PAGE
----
HasiruDala (“Green Force” in Kannada), a membership based non-profit organization of waste pickers and other informal waste workers, is one of our most valuable partners.
They advocate for the community that picks up the waste on the streets.
They have helped us reach out to 172 green force warriors and we have facilitated education loans and working capital loans for this marginalised community. Many of these families fit our definition of underserved communities as they eke out a living on less than Rs 5,000 in a month and live in one-room houses in slum areas in Bangalore.
Mohammad Kaleel is 48. He runs a godown/dry waste collection centre in Abbigere. A family of six depend on his Rs 12k per month income and he ensures employment for 12 people.
“Previously, I had taken finance from an Andhra fellow. I had taken Rs 90,000 and I had to repay Rs 1,000 on a daily basis within 100 days. I had taken such a loan 2–3 times to support my business,” he told us. With Rang De, he is taking a Rs 50,000 loan that has a 10% flat interest per annum.
“I have hired 12 people to work under me. Four years back, it was just me and my sons. In a month, I pay around Rs 80k for all of their wages.
“In the past, I had to pay Rs 100 per day or Rs 1,000 in a month when the police would swing by but now I have no such problems because of HasiruDala’s help.”
Kaleel is a good man. A family man. As we met, we could feel the struggle he endured over so many years to reach a place that many of our borrowers can only dream of.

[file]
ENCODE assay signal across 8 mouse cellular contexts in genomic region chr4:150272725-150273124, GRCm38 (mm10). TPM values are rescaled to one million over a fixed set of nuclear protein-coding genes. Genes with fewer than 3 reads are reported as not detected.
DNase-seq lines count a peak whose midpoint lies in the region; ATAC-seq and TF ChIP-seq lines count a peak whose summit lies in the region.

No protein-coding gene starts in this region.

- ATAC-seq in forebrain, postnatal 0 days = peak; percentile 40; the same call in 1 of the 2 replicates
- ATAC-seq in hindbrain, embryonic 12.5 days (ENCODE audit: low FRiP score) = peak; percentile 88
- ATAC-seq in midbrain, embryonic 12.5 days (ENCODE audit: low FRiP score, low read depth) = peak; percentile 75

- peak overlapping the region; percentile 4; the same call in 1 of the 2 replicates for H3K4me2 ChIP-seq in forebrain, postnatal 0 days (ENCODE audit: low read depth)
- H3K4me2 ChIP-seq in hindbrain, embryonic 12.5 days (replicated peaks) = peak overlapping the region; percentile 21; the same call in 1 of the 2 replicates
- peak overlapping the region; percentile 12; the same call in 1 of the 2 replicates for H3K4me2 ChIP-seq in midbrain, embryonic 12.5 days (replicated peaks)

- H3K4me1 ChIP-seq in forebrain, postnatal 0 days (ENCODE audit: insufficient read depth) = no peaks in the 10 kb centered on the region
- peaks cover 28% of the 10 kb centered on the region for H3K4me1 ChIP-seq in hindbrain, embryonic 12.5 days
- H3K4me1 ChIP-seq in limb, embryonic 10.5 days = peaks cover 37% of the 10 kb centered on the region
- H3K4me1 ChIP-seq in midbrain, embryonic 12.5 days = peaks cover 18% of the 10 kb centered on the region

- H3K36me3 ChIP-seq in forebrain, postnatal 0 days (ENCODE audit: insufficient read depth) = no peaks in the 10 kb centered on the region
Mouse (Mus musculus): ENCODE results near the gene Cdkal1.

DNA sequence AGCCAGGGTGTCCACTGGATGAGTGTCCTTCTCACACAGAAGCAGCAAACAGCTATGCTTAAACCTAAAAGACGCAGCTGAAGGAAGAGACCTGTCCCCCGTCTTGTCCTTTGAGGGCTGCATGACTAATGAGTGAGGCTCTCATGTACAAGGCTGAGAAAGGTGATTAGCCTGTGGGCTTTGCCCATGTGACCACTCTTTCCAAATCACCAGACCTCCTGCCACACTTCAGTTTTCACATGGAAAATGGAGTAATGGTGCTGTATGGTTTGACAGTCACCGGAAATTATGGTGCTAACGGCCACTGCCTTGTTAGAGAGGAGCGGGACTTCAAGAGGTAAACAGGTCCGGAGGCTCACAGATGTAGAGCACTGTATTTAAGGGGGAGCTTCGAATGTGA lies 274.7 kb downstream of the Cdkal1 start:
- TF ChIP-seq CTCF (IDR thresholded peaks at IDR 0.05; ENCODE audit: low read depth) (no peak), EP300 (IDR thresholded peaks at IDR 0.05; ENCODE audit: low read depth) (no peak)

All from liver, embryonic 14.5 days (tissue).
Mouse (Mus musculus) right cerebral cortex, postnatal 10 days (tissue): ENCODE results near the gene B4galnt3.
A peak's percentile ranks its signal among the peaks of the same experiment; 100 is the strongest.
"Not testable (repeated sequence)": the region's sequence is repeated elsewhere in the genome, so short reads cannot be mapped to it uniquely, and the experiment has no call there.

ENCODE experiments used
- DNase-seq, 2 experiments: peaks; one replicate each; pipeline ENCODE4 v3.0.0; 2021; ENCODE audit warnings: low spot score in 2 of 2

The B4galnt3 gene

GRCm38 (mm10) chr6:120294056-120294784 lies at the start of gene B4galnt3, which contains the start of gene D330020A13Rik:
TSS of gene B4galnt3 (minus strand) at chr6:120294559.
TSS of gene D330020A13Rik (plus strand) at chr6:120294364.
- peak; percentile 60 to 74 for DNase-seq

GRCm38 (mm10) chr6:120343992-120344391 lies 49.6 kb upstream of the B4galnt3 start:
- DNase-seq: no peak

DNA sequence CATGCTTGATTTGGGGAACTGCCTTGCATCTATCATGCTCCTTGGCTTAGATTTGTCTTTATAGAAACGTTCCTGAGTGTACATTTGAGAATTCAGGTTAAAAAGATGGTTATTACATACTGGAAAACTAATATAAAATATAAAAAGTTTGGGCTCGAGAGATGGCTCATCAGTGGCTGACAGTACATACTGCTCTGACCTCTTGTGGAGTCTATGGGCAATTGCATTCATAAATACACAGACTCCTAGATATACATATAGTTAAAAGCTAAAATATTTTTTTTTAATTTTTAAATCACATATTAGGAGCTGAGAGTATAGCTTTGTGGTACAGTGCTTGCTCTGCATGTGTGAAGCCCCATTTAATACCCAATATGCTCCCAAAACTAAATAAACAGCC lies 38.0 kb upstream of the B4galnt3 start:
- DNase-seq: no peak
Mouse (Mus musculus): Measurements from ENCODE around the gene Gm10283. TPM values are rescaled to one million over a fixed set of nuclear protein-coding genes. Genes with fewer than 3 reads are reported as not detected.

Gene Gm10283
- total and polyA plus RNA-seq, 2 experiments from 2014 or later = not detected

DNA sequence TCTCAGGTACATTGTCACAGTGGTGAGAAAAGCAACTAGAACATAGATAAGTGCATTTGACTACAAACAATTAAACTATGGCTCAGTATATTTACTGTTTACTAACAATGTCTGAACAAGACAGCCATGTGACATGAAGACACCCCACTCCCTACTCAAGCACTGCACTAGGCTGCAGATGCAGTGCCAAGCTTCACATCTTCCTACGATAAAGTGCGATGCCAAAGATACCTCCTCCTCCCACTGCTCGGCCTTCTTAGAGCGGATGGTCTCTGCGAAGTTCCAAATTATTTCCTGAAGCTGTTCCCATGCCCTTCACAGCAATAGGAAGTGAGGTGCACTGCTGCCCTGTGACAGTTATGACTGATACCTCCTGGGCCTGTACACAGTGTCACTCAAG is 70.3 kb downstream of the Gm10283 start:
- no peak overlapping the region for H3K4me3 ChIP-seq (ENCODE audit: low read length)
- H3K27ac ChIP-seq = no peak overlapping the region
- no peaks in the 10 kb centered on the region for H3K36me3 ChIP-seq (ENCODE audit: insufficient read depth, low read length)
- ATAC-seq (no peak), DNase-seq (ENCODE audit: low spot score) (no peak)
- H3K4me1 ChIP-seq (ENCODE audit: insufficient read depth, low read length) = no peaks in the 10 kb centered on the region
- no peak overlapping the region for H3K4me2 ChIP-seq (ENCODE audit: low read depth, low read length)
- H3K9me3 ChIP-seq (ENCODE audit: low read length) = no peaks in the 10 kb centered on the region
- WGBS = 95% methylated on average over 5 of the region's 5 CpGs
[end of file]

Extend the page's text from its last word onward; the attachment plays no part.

A roof over his head, a steady income and four sons and a daughter taken care of is all he seeks. For that, he works 10 hours a day throughout the week to find usable waste, sorting it in different colours to sell to the Bangalore Bruhat Mahanagara Palike (BBMP).
Unlike Kaleel, Jaid’s struggle is far greater.
Jaid is a 20-year-old waste-picker who migrated from a border town in West Bengal to work in Bangalore.
Having migrated with his brothers and cousins, they operate and live in the same area where they collect their waste.
Circumstances have forced Jaid to wise up and take charge of his life with HasiruDala’s help at a very young age.
“I went to their office and they got me a health card, Aadhar card etc,” Jaid told us.
“We have taken cash from moneylenders and repay them by giving them these materials we collect and they sell them instead.”
A loan repaid not in cash but in items. The very items that Jaid needs to sell to have three meals in a day.
“We save around Rs 500 every day but then pay the rent for this plot which costs Rs 10,000 per month,” Jaid continued.
“We have only taken this plot on partnership. We need to pay some money to the cops as well.”
Right now, we are looking to support six Dry Waste Collection Centre workers.
These are the people who work a thankless task. These are the people we see everyday.
We can work together towards improving their lives.
We can help young waste-pickers like Jaid have an easier time to reach an acceptable standard of living the way Kaleel has after 30 years in the waste-picking business.
We have raised Rs 26,400 out of a total of Rs 186,200 that these six waste-pickers need to run their operations for the next year.
Help us support their livelihoods and get them the capital they need at a fair interest rate on the Rang De platform.